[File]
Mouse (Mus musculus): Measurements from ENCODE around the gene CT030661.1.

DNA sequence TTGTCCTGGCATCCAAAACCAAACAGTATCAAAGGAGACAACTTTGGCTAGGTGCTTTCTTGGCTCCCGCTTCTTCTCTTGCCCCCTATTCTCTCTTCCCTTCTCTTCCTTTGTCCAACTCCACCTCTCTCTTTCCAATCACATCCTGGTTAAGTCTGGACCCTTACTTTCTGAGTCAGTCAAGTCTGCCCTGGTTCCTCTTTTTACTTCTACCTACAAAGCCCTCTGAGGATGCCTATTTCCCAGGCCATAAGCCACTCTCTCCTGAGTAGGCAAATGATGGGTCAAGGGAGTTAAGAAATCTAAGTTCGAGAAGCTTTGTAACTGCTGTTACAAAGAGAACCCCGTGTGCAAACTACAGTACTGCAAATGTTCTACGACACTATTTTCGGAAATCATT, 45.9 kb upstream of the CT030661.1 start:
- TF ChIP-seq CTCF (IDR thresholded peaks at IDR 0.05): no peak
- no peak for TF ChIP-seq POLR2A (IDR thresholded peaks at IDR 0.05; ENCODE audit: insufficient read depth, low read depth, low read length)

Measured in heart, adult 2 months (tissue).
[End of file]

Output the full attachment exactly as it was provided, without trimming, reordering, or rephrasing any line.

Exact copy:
Mouse (Mus musculus): Measurements from ENCODE around the gene CT030661.1.

DNA sequence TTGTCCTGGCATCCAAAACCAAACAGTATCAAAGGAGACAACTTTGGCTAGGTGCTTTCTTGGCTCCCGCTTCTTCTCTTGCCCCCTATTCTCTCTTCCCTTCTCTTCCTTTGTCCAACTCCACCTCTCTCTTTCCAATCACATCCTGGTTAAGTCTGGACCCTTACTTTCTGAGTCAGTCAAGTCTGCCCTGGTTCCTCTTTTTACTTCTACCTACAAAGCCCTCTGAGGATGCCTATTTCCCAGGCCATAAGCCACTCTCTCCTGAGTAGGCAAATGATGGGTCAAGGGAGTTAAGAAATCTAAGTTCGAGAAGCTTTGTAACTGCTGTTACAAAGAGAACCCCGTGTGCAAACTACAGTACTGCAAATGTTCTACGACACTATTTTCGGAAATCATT, 45.9 kb upstream of the CT030661.1 start:
- TF ChIP-seq CTCF (IDR thresholded peaks at IDR 0.05): no peak
- no peak for TF ChIP-seq POLR2A (IDR thresholded peaks at IDR 0.05; ENCODE audit: insufficient read depth, low read depth, low read length)

Measured in heart, adult 2 months (tissue).